Most intestinal diseases are highly infectious and are transmitted through fecal waste (that’s poop, dude). The three main disease-carrying groupings according to size are protozoa, bacteria, and viruses. Regarding drinking water in wilderness settings, we’re mostly concerned with giardia and other protozoa because they can survive a long time in water and are a higher risk. Viruses don’t live long in the water so they are a much lesser threat, but should be considered when traveling to other countries.
Man, this is the gross part. You really, really don’t want to let any of these critters set up house in your guts. That is unless you enjoy passing gas, the runs, hurling, bending over and hugging your stomache, and looking like you got run over by a train.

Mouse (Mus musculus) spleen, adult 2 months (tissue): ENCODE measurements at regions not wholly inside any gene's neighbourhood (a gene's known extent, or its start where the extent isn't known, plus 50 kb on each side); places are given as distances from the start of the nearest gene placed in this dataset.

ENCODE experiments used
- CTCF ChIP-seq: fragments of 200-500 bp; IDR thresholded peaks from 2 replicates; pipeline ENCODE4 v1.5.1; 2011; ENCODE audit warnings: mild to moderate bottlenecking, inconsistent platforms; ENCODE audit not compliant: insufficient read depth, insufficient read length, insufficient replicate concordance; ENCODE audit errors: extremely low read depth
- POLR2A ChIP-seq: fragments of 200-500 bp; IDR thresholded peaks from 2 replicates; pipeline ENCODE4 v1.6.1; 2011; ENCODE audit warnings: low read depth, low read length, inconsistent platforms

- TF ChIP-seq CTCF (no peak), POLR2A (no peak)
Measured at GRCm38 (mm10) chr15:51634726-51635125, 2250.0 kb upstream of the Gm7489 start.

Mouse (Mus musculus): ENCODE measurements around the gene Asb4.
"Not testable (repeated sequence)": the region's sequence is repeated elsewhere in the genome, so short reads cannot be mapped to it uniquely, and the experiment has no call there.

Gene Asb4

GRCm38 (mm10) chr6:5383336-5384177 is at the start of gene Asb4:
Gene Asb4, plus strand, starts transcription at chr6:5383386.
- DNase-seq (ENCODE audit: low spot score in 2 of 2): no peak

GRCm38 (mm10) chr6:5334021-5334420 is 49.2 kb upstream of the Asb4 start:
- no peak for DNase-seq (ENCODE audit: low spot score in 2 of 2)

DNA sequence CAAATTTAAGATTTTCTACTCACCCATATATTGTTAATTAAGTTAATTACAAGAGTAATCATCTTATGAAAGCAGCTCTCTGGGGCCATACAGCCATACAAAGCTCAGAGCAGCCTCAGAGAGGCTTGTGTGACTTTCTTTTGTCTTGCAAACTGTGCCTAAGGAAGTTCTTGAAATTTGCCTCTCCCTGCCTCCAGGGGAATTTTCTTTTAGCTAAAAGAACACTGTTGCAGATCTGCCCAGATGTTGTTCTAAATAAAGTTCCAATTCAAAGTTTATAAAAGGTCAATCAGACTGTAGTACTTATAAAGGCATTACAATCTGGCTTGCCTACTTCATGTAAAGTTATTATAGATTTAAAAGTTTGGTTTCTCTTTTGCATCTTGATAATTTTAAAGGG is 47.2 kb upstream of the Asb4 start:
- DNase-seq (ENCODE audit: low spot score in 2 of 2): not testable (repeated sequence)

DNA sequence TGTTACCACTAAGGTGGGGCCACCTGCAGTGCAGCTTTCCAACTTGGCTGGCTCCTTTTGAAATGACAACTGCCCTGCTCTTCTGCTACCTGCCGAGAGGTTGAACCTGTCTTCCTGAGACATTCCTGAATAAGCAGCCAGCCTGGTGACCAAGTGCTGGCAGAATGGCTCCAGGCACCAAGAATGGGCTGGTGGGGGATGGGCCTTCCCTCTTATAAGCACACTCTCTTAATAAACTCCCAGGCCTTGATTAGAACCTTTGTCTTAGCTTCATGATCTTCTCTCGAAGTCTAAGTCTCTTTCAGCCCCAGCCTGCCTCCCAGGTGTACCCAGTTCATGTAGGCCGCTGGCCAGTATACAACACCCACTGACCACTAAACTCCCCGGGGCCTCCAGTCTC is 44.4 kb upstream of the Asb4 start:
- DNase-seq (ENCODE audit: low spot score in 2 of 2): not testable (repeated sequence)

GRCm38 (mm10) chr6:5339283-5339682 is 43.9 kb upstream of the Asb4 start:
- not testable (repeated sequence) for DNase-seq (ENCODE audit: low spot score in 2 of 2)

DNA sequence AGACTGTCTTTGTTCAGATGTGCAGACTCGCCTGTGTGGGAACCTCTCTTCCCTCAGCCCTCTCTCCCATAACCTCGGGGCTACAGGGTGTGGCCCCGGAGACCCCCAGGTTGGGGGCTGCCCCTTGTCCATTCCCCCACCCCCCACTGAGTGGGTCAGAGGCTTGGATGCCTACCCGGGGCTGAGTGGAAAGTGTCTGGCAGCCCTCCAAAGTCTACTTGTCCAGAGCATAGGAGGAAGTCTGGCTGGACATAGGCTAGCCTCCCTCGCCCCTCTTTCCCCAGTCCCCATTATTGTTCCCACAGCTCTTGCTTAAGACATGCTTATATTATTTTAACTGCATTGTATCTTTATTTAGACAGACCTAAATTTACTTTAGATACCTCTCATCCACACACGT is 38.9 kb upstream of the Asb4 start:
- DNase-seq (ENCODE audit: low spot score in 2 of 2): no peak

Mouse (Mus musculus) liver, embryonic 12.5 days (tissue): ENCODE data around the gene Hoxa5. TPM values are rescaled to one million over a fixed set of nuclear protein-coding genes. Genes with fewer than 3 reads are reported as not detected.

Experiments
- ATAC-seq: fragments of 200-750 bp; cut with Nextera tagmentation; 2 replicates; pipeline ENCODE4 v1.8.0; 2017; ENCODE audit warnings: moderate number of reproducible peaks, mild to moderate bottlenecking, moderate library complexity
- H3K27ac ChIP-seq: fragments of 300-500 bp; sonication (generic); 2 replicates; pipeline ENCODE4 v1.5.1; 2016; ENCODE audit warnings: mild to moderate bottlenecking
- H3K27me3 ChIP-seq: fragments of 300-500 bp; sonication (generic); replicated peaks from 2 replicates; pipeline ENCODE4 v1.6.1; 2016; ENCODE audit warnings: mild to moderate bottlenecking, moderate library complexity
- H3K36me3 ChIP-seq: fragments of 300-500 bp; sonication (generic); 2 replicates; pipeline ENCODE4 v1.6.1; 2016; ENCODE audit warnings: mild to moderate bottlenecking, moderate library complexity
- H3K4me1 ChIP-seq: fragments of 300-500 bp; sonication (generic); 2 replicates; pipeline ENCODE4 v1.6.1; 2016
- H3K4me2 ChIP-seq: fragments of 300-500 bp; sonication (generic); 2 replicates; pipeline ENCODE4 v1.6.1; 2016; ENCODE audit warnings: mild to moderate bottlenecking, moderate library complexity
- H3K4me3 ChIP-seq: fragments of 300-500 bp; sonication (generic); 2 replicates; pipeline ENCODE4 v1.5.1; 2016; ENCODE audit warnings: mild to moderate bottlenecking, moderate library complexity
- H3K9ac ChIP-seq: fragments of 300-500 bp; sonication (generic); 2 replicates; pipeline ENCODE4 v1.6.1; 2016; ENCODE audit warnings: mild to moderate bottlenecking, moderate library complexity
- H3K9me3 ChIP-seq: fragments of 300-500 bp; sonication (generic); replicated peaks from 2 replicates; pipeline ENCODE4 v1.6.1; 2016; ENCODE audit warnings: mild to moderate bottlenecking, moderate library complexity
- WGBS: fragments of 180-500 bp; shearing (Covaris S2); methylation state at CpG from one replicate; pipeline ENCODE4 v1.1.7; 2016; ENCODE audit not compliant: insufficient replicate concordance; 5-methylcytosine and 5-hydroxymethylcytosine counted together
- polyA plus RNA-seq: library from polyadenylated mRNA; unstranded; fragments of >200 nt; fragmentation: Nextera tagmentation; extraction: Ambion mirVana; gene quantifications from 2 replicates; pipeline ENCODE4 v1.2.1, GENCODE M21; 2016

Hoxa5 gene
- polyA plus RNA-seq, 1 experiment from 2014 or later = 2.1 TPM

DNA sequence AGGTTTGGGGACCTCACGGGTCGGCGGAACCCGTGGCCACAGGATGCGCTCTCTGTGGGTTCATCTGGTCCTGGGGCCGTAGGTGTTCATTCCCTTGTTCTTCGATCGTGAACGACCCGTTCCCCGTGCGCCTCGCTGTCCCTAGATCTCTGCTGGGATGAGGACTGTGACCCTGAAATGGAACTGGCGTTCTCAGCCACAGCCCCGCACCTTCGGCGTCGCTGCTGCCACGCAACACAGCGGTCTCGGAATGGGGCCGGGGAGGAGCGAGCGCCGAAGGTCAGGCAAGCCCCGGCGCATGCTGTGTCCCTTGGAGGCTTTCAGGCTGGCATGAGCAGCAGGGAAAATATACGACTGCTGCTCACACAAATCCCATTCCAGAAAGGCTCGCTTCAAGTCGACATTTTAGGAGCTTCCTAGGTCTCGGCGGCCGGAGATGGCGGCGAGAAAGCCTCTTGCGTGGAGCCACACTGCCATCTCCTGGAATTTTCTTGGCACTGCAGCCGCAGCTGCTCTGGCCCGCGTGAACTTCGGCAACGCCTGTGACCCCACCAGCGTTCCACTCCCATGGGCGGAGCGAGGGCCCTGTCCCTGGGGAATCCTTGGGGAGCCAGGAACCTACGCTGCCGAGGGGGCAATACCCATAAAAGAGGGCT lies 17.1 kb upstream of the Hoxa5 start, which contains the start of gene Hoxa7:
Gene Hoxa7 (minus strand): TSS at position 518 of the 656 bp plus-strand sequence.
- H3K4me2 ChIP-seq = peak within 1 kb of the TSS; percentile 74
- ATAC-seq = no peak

The tough part is that you might not have any problems until you get home, head back to school, and then one day you start feeling just awful. You suspect the lasagne from lunch or the cookies your kid sister made - but it was really that mouthful of water you got when you slipped crossing a stream on a backpacking trip 10 days ago.
Besides that, with Giardia, the symptoms might include loss of appetite for awhile with the diarrhea and then you feel better. But, a couple days later, BAM! it starts over. You might suffer through a few stretches before the symptoms finally stop altogether.